Getting there was a bit sticky. Caris and I had researched where the bus terminal was, how we could get there, and then which bus to take to Nafplio, but you never really know in Greece. It was all guesswork. But we were pretty confident. Who cared if we got lost? We’d ask directions. So… we got on the metro in the direction of Aghios Antonios (don’t ask me how to pronounce it) and got off at the last stop. According to the map—which we’d accidentally left at the hotel, but had memorized in our heads—we needed to find and follow this main highway until we hit the bus terminal before the big bridge. Easy enough, right? Right. We took a guess on a road when we exited the metro station, and, amazingly enough, we found in the big highway. Problem was, it was actually a really big highway. Lots of cars. Moving very fast. Kind of difficult to walk on the side of the road. But we did. I felt fearless as I led our little band past racing cars and very large trucks that almost took up the whole road. It was thrilling. We followed the highway for a long time and came to the big bridge. We stopped, looked around—no bus terminal. You have got to be kidding. So we asked this fatherly-looking, nice Greek man who spoke very good English.
“Bus terminal,” says Allison. He smiles and his eyes squint. He points across the road.
“It’s right there,” he says. “Just take the footpath across. Two minutes.” We thank him. He asks where we’re from.
“Canada.” Bah. Stupid Canada. I was sick of saying Canada.
So, two minutes later, we made it to the bus terminal, which looked vaguely similar to the Victoria coach station in London. We easily bought round-trip day tickets to Nafplio, boarded the bus, and were on our way. So easy. The countryside was amazing, from what I saw (yes, I slept quite a bit… something about buses and the jostling rhythm), and in about two and a half hours, we were in Nafplio, a.k.a. heaven. If I ever go back to Greece, I’ll only go if I can stay in Nafplio. The water is ridiculously blue, the sun is warm, and the sea breeze sweeps you away beyond this world. I’m serious. It’s so relaxing and peaceful. We walked by the water for a bit on the marina, took lots of pictures, and settled down to eat lunch at this outdoor café restaurant. It was warm, but not hot because the wind from the water kept sweeping over us. Gah. So great. We walked around for a long while, taking it really slow, ambling through alleyways and peering into shops. Then we decided that we wanted to climb this hill-mountain thing (what now, Lycabettus?) to the medieval Greek fortress that was part of the “old city” of Nafplio. And so we did. We found this random path that led toward the mountain, but we veered off to discover these random ancient caves and overgrown paths and lots of other interesting things (I took pictures, I promise). We eventually found the path leading to our fortress, and we started to climb.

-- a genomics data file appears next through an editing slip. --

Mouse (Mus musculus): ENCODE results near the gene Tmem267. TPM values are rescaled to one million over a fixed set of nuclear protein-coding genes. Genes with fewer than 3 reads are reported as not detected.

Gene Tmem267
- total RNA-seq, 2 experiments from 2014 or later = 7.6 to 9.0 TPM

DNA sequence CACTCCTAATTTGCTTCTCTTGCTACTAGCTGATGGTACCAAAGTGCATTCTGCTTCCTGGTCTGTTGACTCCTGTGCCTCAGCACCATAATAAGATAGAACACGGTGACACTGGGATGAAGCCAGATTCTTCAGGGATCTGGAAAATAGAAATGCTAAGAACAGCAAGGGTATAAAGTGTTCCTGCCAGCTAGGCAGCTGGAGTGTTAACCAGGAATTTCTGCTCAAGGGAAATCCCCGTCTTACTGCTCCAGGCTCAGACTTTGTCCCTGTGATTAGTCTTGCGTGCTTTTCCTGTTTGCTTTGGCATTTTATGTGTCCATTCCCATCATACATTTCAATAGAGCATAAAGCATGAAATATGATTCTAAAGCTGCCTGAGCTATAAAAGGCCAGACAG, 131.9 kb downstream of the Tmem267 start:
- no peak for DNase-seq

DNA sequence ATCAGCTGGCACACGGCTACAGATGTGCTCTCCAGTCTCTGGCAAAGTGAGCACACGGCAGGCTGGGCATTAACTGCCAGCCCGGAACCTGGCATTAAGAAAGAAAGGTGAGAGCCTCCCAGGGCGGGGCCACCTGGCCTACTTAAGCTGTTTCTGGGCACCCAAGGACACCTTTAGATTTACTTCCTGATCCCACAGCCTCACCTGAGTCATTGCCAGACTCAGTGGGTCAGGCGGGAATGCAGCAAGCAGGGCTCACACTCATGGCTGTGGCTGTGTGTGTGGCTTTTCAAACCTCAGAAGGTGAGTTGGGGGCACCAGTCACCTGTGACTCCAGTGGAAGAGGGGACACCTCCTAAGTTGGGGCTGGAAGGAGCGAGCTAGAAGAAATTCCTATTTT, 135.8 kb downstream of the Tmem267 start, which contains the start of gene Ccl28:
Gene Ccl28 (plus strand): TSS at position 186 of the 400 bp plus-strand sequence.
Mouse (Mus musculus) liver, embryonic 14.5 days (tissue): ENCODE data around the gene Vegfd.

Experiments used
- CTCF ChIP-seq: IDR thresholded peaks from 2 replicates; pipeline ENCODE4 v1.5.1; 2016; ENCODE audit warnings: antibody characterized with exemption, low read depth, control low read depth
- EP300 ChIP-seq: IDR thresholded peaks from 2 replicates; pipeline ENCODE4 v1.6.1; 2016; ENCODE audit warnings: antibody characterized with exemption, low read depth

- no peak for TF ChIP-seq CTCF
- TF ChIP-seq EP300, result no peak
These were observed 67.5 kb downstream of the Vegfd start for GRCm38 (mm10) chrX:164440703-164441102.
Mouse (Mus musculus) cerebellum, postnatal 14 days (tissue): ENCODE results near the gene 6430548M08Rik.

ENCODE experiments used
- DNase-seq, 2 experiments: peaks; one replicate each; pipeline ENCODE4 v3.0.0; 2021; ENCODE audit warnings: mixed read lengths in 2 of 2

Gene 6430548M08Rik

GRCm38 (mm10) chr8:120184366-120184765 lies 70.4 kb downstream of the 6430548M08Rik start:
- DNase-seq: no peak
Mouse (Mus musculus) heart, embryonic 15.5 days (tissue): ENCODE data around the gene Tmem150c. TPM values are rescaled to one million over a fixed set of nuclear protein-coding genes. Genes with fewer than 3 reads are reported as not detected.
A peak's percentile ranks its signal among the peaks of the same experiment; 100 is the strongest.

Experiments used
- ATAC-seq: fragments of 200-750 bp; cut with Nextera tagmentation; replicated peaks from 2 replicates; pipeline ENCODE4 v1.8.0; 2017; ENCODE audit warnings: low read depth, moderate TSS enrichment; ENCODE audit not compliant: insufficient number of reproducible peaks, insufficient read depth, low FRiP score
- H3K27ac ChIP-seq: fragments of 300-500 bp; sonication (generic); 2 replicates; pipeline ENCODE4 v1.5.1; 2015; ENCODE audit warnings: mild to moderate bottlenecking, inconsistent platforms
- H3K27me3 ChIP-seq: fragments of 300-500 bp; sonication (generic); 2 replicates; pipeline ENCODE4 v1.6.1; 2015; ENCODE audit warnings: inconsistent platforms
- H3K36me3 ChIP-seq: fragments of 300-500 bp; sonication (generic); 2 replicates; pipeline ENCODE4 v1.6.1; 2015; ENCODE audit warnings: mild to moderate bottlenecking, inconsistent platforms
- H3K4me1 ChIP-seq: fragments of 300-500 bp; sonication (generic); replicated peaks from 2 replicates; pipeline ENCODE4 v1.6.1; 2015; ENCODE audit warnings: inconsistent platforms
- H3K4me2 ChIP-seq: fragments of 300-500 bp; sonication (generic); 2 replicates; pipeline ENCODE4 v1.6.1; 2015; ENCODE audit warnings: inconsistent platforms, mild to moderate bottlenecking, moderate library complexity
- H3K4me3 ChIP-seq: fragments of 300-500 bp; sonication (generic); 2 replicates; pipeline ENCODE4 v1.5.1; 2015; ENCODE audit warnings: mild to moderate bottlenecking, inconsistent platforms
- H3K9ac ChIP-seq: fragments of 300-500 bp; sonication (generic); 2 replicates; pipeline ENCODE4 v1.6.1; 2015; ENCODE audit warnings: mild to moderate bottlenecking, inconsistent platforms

And climb. And climb. And climb. And climb. And climb.
It got hot, really hot. I was wearing two layers because it had been chilly in Athens. Bad choices. The view was unbelievable, but the wind couldn’t quite reach where we were on the mountain. But we kept climbing, stair after stair after stair. The view really did make it worth it. We stopped in this little shaded alcove with a stone bench and rested at about the half-way point. And then we kept climbing. I felt so sticky hot but so invigorated. We’d made it about three-fourths of the way up when we began really looking—really looking—at what was to our right. Water. Blue, sparkling, Mediterranean seawater. We made up our minds. When we got back down, we were going swimming.
So we made it to the top, but in order to get into the fortress, you had to pay 4 Euro, and it was 30 minutes until closing time. So, after all that, we decided not to go in. People we met on the way down said that the fortress wasn’t really worth it, but the view was. We sat at the top in the full sun and just stared. The peninsula of Nafplion stretched out in front of us, covered with tall, bushy Greek trees, and an expanse of blue, both above and below, lay to our left and to our right. A water fortress castle-thing stood in the middle of the water to our left. It was like heaven.
“This is Greece,” we said.